The intent of this post is not to bring up a topic (care for the needy) and find a solution.  I just wanted to tell you that I can find common ground when I really listen to the people with whom I thought I totally disagreed.  From that common place, we can listen, share, and pray on our journey to a solution.  Let’s stop accusing, pouting, and being defensive long enough to listen – both to God and our Christian family members.


Filed under Christianity, Inside Phipps

Truth And Transformation

Truth And Transformation by Vishal Mangalwadi

I was unprepared for the incredible depth and breadth of this book.  I had never heard of the author, and that is to my loss.  Considered by some to be India’s foremost Christian intellectual, he attempted to serve the rural poor of India.  ”Service is the legitimate means of acquiring the power to lead.”  The results were violent opposition.  He turned to a study of the West and why India’s civilization lacked similar justice and prosperity.

His insights regarding the caste system’s foundation and fruit caused me to examine the current situation in the USA.  “Without God’s value system, humans have no intrinsic worth.  They are only worth what other human beings decide they are worth.”  Vishal shows that the USA is traveling on a questionable moral road.

I highly recommend this book to those of us who have been numbed by the slow but constant decline of USA values.  “Jesus changes the world by planting the Church in the midst of it.”

My notes on this book can be downloaded in MS Word format from the blue “FILES box” located in the left side-bar of this blog.

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Filed under Be Like Jesus, Cacophony, Missions

In A Box

They put me in a labeled box and nailed it shut.

Fighting will not free me.  Rescue is impossible.  Only my captors can liberate me.  They made the box according to their self-made blueprint. They are the ones who stuck me in it.  I think it makes them feel safer.  It makes their life easier.  My crime is simple; I am not one of them.  And there is only one way out – become one of them.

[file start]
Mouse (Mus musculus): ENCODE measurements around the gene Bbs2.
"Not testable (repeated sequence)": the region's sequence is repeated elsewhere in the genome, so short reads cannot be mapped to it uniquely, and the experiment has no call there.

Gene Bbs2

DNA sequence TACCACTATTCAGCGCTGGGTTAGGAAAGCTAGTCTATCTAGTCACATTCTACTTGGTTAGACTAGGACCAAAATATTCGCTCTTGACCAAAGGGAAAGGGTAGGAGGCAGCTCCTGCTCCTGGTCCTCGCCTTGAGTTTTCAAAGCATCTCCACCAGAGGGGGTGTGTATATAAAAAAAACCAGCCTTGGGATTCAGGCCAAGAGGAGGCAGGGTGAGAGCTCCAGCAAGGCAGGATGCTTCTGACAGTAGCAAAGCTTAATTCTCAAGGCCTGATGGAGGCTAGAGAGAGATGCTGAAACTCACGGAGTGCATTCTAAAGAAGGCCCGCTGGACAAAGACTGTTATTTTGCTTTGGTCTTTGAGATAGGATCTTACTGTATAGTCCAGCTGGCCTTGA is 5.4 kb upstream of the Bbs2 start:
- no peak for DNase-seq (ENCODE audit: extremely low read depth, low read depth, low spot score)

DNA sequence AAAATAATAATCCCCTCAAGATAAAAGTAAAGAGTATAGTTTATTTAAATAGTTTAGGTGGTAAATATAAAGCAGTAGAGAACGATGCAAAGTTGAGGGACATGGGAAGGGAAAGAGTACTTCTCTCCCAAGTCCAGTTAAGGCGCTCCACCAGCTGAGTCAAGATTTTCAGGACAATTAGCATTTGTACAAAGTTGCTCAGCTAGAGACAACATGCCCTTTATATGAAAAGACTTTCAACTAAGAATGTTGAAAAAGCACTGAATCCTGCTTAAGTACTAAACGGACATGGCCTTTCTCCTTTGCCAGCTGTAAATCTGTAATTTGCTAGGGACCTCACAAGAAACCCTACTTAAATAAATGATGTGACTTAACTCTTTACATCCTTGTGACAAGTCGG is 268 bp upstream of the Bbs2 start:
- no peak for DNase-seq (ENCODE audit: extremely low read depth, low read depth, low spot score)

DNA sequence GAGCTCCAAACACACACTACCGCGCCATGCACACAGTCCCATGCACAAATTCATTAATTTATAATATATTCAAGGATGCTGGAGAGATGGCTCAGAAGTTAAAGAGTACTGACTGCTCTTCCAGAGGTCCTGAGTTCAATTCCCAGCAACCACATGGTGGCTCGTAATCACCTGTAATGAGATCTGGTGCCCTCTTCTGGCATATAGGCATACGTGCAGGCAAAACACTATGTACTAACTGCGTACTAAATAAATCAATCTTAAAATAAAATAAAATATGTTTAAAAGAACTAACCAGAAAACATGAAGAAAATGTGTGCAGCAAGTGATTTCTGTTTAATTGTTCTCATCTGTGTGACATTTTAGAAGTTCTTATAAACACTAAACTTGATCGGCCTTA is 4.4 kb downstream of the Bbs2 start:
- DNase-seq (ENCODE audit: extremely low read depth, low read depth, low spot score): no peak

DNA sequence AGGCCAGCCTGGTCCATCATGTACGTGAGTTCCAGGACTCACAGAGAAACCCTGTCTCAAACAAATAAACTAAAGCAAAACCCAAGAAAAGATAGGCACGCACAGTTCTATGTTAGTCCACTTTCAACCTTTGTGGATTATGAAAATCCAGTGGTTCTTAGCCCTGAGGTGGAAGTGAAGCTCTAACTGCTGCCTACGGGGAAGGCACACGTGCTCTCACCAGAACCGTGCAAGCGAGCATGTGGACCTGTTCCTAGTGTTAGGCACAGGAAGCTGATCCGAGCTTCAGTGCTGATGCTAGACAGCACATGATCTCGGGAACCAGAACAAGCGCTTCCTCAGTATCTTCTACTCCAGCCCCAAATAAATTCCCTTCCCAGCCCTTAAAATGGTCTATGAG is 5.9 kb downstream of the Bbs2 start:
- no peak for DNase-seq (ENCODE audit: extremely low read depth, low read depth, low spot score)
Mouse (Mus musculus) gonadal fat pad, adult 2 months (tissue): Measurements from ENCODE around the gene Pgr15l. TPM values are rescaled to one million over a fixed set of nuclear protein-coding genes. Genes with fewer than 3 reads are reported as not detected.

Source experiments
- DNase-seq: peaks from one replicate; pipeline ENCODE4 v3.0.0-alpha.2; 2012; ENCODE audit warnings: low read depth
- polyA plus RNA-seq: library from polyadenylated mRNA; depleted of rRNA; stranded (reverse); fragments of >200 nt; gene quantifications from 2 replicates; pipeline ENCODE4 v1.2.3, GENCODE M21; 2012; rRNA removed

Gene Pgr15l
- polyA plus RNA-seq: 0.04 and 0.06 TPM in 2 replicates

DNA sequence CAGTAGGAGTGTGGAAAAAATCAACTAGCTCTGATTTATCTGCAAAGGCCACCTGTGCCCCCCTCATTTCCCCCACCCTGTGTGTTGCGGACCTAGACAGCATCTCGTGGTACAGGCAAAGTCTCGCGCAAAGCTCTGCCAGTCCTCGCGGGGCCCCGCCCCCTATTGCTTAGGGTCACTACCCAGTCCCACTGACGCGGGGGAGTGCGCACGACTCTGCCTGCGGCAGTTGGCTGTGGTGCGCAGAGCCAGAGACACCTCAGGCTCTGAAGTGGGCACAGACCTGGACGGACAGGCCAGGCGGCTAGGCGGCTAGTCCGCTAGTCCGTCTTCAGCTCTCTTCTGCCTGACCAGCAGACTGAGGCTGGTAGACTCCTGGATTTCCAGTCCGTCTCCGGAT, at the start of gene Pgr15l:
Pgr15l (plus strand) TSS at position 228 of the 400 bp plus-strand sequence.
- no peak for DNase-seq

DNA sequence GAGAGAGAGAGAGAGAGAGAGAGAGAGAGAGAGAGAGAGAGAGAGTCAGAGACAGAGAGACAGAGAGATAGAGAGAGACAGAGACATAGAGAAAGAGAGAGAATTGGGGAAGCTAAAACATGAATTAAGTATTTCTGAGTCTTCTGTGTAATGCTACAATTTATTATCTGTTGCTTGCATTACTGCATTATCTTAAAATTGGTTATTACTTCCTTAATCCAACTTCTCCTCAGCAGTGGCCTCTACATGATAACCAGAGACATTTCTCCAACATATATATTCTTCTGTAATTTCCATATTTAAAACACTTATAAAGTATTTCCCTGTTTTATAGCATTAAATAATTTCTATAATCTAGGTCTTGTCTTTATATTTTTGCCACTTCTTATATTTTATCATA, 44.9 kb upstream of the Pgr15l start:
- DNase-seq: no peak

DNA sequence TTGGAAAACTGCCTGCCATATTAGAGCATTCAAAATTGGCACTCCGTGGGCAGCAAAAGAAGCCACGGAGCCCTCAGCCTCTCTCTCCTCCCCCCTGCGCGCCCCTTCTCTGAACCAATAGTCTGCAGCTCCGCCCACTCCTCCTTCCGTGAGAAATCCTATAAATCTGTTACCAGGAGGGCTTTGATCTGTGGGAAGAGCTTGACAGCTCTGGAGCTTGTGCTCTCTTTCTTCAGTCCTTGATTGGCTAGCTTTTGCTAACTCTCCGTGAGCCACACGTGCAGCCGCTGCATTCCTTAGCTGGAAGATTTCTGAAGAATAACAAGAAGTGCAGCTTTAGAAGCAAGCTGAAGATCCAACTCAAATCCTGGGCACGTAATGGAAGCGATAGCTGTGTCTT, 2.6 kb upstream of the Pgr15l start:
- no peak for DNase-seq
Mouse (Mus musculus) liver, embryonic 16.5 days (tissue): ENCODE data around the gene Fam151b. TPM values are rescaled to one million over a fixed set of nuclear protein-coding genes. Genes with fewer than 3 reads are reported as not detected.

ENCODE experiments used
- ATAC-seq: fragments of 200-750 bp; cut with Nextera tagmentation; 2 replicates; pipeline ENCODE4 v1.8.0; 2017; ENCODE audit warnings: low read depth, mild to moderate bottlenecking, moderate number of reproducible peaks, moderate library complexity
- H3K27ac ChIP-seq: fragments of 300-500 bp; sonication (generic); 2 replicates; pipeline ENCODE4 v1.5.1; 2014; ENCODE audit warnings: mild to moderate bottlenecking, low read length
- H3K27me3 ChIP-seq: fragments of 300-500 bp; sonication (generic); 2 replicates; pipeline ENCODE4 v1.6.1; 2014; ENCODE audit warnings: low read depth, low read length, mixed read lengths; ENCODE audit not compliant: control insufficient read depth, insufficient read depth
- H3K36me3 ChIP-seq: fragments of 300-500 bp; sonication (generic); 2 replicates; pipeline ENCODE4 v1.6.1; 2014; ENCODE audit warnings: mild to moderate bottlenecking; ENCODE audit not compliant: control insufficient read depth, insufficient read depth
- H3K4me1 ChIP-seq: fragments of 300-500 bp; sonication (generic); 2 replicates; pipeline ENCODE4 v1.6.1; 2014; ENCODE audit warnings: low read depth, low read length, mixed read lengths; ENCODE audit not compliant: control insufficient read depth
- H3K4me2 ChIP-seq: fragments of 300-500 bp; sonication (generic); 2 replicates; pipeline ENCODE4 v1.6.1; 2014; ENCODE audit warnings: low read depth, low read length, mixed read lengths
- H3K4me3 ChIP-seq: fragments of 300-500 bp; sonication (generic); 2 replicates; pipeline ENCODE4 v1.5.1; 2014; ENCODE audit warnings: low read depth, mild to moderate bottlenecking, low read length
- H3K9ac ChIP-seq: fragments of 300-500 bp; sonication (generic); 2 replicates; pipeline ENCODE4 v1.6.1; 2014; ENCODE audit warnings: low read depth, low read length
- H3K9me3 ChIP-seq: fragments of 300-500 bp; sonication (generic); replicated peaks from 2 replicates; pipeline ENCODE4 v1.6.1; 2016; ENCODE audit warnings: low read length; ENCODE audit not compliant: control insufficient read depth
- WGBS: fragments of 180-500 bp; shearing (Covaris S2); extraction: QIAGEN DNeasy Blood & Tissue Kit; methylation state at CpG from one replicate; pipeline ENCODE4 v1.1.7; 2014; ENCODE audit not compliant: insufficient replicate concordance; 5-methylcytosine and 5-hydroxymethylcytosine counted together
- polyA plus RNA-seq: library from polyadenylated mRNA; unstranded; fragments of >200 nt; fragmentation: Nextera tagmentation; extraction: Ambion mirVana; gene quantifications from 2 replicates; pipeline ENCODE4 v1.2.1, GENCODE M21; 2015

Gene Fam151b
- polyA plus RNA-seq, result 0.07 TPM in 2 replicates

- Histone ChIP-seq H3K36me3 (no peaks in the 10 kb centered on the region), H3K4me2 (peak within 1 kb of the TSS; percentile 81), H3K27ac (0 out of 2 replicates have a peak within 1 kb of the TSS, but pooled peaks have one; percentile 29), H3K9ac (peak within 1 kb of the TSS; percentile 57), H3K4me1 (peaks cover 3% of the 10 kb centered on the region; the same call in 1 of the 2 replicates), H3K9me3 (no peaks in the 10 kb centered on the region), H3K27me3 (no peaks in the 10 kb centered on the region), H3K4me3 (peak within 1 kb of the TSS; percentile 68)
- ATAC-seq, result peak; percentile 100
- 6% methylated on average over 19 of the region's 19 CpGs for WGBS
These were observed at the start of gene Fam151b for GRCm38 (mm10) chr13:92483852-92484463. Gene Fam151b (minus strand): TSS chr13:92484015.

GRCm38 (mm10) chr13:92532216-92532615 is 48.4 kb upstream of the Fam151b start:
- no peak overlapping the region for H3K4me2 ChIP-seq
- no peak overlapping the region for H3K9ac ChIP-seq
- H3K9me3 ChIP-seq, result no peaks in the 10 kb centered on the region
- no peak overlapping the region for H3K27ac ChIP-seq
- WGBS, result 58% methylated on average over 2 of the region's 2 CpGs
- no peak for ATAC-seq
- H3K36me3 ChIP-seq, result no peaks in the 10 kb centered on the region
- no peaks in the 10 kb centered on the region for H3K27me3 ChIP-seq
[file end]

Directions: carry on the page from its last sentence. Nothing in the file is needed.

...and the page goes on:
But even that act will not set me free.  If I become like my captors, then I fall victim to another gang who will imprison me because I am not like them.  No matter what I choose, I am not free to be me – at least not without fear of someone sealing me in a labeled box.  There are too many of them – the boxes with labels.

What is a man to do?  Or a woman?  Or a democratic, a Muslim, a black, the handicapped, a CEO, an addict, an atheist, a genXer?

A single idea, word, act, or belief cannot be the only criteria for who we are.  We are much too complex and changing for that method.  It would seem obvious that labeling is extremely inaccurate, if not impossible.  But our only solution seems to be to multiply the act.

We create labeled boxes within labeled boxes.  Americans are liberal, conservative, progressive, Northerners, Southerners, redneck, trash, white collar, and a host more.  Protestant Christians, already double labeled and boxed, seek to label and imprison themselves further: evangelical, contemporary, emerging, organic, traditional, etc. 

And what do these labels mean?  What makes someone an extremist, a radical, nominal, or average?  Who creates the final definition and commissions its use?

Why are we so eager to lock a developing human being into a labeled box?

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Filed under Christianity, Politics

Lincoln On Leadership

Donald T. Phillips has put together one of the most practical leadership books I have read.  He has managed to combine Lincoln’s words and actions to create a blueprint of a leadership style born during one of America’s most troubled times yet applicable for today.  It seems we are dealing with many of the same problems.  “All the “how to” of leadership is ineffective without integrity, honesty, and the resulting trust.  Morals must precede method.” 

I did not realize Abraham Lincoln possessed a temper that needed to vent.  I learned that this venting was often done by writing scalding letters that remained in his desk – never sent.  “Every human has flaws.  Leading always brings these flaws to the surface.  Leaders must learn to restrain those flaws from devastating their followers.”

It is a worthwhile book for all leaders, whether they lead their homes or their countries.

My notes on this book can be downloaded in MS Word format from the blue “FILES box” located in the left side-bar of this blog.